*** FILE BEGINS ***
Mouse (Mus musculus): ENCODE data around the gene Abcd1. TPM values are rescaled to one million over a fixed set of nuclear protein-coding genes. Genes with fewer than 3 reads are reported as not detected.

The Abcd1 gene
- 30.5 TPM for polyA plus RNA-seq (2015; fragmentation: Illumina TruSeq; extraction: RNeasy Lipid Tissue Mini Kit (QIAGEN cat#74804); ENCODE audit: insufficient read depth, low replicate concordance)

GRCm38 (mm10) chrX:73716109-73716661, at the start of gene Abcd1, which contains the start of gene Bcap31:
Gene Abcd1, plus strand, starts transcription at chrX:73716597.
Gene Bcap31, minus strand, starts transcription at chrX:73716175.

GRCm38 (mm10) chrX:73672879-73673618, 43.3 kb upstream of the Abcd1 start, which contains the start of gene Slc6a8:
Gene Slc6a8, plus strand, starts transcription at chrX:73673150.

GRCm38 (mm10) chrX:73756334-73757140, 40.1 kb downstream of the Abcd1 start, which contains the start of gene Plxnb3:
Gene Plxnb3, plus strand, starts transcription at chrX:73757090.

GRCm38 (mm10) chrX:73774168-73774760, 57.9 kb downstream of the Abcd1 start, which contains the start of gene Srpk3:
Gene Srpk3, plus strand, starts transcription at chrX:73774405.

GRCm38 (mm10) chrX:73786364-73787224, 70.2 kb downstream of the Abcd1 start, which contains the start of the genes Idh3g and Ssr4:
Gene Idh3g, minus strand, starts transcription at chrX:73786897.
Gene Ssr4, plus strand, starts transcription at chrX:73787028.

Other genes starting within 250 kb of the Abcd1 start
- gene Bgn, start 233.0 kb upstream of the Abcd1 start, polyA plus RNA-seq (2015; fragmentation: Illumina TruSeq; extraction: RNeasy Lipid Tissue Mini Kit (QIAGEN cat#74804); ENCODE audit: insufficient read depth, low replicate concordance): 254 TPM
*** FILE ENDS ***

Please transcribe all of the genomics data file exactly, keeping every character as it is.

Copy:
Mouse (Mus musculus): ENCODE data around the gene Abcd1. TPM values are rescaled to one million over a fixed set of nuclear protein-coding genes. Genes with fewer than 3 reads are reported as not detected.

The Abcd1 gene
- 30.5 TPM for polyA plus RNA-seq (2015; fragmentation: Illumina TruSeq; extraction: RNeasy Lipid Tissue Mini Kit (QIAGEN cat#74804); ENCODE audit: insufficient read depth, low replicate concordance)

GRCm38 (mm10) chrX:73716109-73716661, at the start of gene Abcd1, which contains the start of gene Bcap31:
Gene Abcd1, plus strand, starts transcription at chrX:73716597.
Gene Bcap31, minus strand, starts transcription at chrX:73716175.

GRCm38 (mm10) chrX:73672879-73673618, 43.3 kb upstream of the Abcd1 start, which contains the start of gene Slc6a8:
Gene Slc6a8, plus strand, starts transcription at chrX:73673150.

GRCm38 (mm10) chrX:73756334-73757140, 40.1 kb downstream of the Abcd1 start, which contains the start of gene Plxnb3:
Gene Plxnb3, plus strand, starts transcription at chrX:73757090.

GRCm38 (mm10) chrX:73774168-73774760, 57.9 kb downstream of the Abcd1 start, which contains the start of gene Srpk3:
Gene Srpk3, plus strand, starts transcription at chrX:73774405.

GRCm38 (mm10) chrX:73786364-73787224, 70.2 kb downstream of the Abcd1 start, which contains the start of the genes Idh3g and Ssr4:
Gene Idh3g, minus strand, starts transcription at chrX:73786897.
Gene Ssr4, plus strand, starts transcription at chrX:73787028.

Other genes starting within 250 kb of the Abcd1 start
- gene Bgn, start 233.0 kb upstream of the Abcd1 start, polyA plus RNA-seq (2015; fragmentation: Illumina TruSeq; extraction: RNeasy Lipid Tissue Mini Kit (QIAGEN cat#74804); ENCODE audit: insufficient read depth, low replicate concordance): 254 TPM